Video Vault – Mar 20, 2019
MARK BURGER’S VIDEO VAULT
PICKS OF THE WEEK
A great many actors have played Count Dracula over the years – Gary Oldman, Frank Langella, Louis Jourdan, John Carradine, Gerard Butler, and even George Hamilton – but the two most identified with Bram Stoker’s bloodthirsty count are Christopher Lee (1922-2015), who played the role nearly a dozen times, and Bela Lugosi (1882-1956), who played Dracula only twice but was forever linked with the role.
Whomever you think played the best vampire – Lee is my pick, although I love Lugosi, too – each actor gets the “collector’s-edition” treatment this column …
DRACULA, PRINCE OF DARKNESS (Scream Factory/Shout! Factory): Christopher Lee’s second go-’round as Dracula for Hammer Films opened in 1966, eight years after Horror of Dracula, and sees an unfortunate group of tourists finding shelter at Castle Dracula, where one of them is to be sacrificed to resurrect the Count.
Directed with efficiency and style by Terence Fisher (who helmed Horror), the cast includes Barbara Shelley, Francis Matthews, Suzan Farmer and Charles Tingwell as the endangered guests, Philip Latham (first-rate) as Dracula’s manservant Klove, Thorley Walters as a Renfield-type character, and Andrew Keir (excellent) as resident vampire slayer Father Shandor. Although Lee doesn’t appear until midway through – and despite having not one word of dialogue (!) – his presence permeates the proceedings all the way through. As Shelley mentions to Lee in an audio commentary moderated by Ted Newsom: “No wonder you’re an icon.”
The collector’s-edition Blu-ray ($34.93 retail) includes both the U.S. and U.K. theatrical versions, three audio commentaries, theatrical trailers, and more. ***
THE RETURN OF THE VAMPIRE (Scream Factory/Shout! Factory): Bela Lugosi played Dracula in the 1931 film and in Abbott and Costello Meet Frankenstein (1948), but here he plays his only other big-screen bloodsucker, one Armand Tesla. No matter the character’s name, Lugosi is right at home cape and coffin.
During World War I, Tesla is staked by scientists Frieda Inescort and Gilbert Emery, only to be revived 25 years later – during World War II – after his body is disturbed by bombs during the London Blitz. The thirsty Tesla quickly resumes his diabolical doings, aided and abetted by his werewolf assistant (!), Andreas (Matt Willis), as he sets his sights – and fangs – on comely young Nikki (Nina Foch).
It’s a nifty conceit using the real-life horrors of the world wars as a backdrop, which (naturally) provides a measure of cover for Tesla’s killings, as well as having a woman (Inescort’s Lady Jane Ainsley) as his nemesis. This was released in 1943, a year after Mrs. Miniver swept the Oscars, and it’s not difficult to see some correlation. Clearly, the British contend with the supernatural as dutifully and heroically as with warfare.
The collector’s-edition Blu-ray ($27.99 retail) includes three audio commentaries, theatrical trailer, and more. ***
100 YARDS (RLJE Films): Still reeling from the disappearance of his mother, former pro quarterback Steven Brewis (in his feature debut) must confront his own mortality when diagnosed with a terminal illness, in this faith-based drama co-directed by writer/producer Ross Campbell (making his feature debut) and Dale Fabrigar, with Danielle Rayne, Rebecca Lim, Melissa Paulo, newcomer Jerald Uy, and Sean Patrick Flanery in support, available on DVD ($27.97 retail).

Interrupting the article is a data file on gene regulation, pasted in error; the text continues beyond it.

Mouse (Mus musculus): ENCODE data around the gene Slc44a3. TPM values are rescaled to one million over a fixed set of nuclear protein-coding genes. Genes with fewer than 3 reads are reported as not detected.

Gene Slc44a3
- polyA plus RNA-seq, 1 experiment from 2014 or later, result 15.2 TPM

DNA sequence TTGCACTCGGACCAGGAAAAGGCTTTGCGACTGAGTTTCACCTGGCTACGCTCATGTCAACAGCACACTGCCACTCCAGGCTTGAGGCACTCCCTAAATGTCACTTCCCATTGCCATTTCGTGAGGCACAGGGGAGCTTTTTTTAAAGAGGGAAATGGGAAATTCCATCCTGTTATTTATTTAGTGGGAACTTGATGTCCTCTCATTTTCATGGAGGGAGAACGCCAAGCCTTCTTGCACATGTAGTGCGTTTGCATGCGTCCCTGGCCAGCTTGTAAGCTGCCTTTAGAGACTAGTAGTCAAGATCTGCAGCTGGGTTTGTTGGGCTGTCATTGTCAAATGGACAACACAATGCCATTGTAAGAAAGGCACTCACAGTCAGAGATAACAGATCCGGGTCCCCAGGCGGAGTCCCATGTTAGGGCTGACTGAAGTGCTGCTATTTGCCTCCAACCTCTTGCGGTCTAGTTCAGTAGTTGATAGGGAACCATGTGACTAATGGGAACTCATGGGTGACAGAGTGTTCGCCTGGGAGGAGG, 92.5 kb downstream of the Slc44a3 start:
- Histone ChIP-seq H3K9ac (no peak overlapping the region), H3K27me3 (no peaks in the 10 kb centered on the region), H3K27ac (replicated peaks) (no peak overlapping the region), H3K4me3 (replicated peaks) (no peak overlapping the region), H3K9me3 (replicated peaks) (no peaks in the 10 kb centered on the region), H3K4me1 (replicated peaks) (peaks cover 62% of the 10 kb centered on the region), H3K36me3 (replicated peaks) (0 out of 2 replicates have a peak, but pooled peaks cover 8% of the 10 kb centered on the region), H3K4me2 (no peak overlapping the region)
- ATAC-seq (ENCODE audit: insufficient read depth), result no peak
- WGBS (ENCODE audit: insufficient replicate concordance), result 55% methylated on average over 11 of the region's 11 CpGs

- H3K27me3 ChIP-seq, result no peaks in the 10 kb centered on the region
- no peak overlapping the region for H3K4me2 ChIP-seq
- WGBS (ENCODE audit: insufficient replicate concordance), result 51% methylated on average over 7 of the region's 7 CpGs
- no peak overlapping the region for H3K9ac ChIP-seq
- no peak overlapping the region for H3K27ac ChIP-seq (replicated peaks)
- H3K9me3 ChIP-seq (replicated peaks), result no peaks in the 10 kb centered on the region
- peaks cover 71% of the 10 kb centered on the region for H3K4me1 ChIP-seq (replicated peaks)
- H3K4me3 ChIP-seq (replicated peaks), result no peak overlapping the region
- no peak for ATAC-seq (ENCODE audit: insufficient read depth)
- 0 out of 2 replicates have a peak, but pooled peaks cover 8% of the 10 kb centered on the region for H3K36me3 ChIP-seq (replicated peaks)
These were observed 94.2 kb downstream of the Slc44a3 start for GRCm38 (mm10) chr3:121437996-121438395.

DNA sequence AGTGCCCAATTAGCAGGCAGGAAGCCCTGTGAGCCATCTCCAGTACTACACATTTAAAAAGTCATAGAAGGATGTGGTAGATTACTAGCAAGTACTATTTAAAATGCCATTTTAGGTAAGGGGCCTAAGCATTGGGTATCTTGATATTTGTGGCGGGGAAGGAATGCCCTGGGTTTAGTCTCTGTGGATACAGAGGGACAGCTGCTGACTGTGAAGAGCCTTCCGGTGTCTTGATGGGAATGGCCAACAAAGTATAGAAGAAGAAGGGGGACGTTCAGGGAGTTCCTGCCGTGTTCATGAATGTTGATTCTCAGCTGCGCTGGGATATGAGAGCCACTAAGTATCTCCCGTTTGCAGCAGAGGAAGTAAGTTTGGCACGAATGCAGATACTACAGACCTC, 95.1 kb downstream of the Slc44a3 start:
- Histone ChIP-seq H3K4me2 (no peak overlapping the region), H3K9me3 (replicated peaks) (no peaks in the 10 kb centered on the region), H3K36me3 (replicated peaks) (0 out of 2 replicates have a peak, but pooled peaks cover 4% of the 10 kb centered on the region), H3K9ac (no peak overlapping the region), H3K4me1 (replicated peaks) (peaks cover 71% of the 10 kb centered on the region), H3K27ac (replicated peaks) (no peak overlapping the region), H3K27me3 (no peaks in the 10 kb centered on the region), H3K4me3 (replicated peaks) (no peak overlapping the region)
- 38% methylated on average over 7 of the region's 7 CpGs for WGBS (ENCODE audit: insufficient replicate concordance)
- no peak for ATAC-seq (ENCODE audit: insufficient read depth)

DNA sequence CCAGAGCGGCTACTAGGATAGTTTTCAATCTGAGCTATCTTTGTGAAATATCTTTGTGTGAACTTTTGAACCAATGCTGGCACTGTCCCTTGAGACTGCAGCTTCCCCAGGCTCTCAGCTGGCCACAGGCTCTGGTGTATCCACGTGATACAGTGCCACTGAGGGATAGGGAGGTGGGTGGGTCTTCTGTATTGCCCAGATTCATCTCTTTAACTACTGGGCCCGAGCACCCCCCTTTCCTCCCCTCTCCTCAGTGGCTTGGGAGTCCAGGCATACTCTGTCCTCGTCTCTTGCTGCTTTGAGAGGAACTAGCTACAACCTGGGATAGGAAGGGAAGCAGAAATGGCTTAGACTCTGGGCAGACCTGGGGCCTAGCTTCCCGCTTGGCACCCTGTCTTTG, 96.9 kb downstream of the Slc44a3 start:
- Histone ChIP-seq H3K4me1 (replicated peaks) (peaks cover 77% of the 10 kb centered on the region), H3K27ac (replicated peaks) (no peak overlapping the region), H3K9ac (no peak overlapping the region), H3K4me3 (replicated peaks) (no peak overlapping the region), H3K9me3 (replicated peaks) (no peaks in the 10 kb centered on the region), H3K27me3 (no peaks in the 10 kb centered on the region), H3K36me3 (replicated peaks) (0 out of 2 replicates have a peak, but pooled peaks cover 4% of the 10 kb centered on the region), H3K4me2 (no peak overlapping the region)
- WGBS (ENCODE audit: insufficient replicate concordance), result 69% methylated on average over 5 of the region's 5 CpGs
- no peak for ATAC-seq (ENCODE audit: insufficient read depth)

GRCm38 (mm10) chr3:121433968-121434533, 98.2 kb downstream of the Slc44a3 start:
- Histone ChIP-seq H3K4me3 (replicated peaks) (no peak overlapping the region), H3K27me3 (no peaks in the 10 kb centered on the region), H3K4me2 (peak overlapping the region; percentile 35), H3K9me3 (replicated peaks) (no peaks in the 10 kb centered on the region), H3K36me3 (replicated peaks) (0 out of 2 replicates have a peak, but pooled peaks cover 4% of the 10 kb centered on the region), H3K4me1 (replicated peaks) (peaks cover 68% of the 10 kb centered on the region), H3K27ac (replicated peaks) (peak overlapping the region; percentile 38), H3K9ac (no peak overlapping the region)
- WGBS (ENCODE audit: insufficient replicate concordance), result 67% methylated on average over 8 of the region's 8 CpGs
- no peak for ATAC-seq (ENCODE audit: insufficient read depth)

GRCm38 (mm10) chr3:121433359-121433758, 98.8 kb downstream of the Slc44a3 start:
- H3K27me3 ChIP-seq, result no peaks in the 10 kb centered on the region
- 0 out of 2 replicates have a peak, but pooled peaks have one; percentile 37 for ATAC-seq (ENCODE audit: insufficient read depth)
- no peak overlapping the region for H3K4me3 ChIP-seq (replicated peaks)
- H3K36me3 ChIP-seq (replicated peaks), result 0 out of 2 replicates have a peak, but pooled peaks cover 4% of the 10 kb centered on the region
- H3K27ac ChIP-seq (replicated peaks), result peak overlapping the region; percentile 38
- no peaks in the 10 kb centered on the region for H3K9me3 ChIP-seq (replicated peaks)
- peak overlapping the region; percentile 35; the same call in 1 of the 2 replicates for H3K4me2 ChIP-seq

“AUDREY HEPBURN 7-MOVIE COLLECTION” (Paramount Home Media Distribution): A self-explanatory DVD selection ($23 retail) showcasing the talents of the legendary Audrey Hepburn (1929-’93): Breakfast at Tiffany’s (1961), for which she earned an Oscar nomination as Best Actress; My Fair Lady (1964), which won eight Academy Awards including Best Picture; opposite Fred Astaire in Funny Face (1954); Roman Holiday (1953), for which she won the Oscar as Best Actress; in the title role of Sabrina (1954), which earned her another Oscar nomination as Best Actress; opposite William Holden in the 1964 romp Paris When It Sizzles; and the epic 1956 adaptation of War and Peace, opposite then-husband Mel Ferrer and Henry Fonda.
CANINE SOLDIERS (Juno Films/MVD Entertainment Group): Writer/producer/director Nancy Shiesari’s sympathetic and informative documentary examines the training and care of Military Working Dogs (MWD), whose combat experiences can likewise lead to similar physical and physiological maladies that affect their human counterparts. ***
THE DEADLY MANTIS (Scream Factory/Shout! Factory): An enormous prehistoric praying mantis thaws out in the Arctic and proceeds to go on a rampage in this predictable but entertainingly hokey 1957 sci-fi monster mash, with Craig Stevens and William Hopper leading the stalwart human contingent battling the bug. The special-edition Blu-ray ($27.99 retail) includes audio commentary, theatrical trailer, and the 1997 episode of “Mystery Science Theatre 3000” lampooning the film. **½
THE EARTHLING (Kino Lorber Studio Classics): William Holden (in his penultimate film) and Ricky Schroder (in an award-winning performance) star in this 1980 tearjerker as an ailing wanderer who returns to his boyhood home in the Australian Outback to die, and the orphan he begrudgingly teaches to survive in the wilderness. Beautifully shot on location by Don McAlpine and well-intentioned, but only intermittently involving. This marked the final film of director Peter Collinson, who died shortly after its release. Both the DVD ($19.95 retail) and Blu-ray ($29.95 retail) include the U.S. and international theatrical versions. Rated PG. **
ELECTRIC LOVE (Social House Films/Gravitas Ventures): Inspired by his own disastrous dating experiences, director/co-writer/editor Aaron Fradkin’s breezy, award-winning romantic comedy explores the phenomenon of dating through social media and computer apps – which only complicates things further. Zachary Mooren (making his producing debut) and Mia Serafino head a likable ensemble cast that includes Victoria Fratz (making her feature debut as actress, co-writer and executive producer), Kyle Howard, Matt Bush, Misha Reeves, Erik Griffin, Ben Faiger and Tim Peper, available on DVD ($16.99 retail) and Blu-ray ($19.99 retail). **½